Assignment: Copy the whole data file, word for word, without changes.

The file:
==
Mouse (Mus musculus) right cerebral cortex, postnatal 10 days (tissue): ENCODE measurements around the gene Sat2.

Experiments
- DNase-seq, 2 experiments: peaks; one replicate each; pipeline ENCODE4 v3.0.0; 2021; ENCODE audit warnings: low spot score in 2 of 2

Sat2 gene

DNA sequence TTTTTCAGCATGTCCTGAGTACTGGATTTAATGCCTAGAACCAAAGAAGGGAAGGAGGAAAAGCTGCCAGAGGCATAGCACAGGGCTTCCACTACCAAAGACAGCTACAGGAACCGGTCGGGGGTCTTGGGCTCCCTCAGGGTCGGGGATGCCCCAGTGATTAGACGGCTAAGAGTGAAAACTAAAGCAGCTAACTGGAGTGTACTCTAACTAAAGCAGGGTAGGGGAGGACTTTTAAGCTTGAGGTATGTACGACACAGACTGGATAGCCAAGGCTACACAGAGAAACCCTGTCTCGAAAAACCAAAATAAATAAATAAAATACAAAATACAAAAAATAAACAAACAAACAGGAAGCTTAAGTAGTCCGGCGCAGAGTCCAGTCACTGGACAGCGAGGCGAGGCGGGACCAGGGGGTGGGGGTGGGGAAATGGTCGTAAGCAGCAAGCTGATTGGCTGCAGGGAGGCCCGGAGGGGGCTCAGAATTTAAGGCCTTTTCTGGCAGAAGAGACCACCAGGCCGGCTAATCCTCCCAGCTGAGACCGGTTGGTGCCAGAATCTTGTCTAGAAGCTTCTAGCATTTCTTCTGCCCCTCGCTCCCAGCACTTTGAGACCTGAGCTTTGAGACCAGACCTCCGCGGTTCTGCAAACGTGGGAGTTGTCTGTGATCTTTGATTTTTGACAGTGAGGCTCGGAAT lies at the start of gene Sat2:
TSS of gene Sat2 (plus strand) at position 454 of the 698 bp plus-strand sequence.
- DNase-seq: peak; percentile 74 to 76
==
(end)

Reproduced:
Mouse (Mus musculus) right cerebral cortex, postnatal 10 days (tissue): ENCODE measurements around the gene Sat2.

Experiments
- DNase-seq, 2 experiments: peaks; one replicate each; pipeline ENCODE4 v3.0.0; 2021; ENCODE audit warnings: low spot score in 2 of 2

Sat2 gene

DNA sequence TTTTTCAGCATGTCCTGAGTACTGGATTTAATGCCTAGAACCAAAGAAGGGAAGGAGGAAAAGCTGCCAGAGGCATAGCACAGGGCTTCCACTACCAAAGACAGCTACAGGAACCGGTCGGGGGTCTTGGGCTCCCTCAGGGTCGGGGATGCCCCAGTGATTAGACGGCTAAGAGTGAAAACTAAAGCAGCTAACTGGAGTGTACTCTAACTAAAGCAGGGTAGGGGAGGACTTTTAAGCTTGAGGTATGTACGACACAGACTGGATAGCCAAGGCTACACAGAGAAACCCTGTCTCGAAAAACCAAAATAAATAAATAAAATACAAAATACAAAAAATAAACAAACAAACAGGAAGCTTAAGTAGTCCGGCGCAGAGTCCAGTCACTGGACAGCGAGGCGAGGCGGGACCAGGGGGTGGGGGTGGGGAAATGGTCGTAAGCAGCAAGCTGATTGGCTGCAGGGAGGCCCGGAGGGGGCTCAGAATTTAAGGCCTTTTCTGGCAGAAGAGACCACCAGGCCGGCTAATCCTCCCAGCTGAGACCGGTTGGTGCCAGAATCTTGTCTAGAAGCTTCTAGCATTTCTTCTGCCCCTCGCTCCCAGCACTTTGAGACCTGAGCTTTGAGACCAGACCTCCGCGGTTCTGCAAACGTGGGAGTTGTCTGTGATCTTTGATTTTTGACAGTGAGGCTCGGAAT lies at the start of gene Sat2:
TSS of gene Sat2 (plus strand) at position 454 of the 698 bp plus-strand sequence.
- DNase-seq: peak; percentile 74 to 76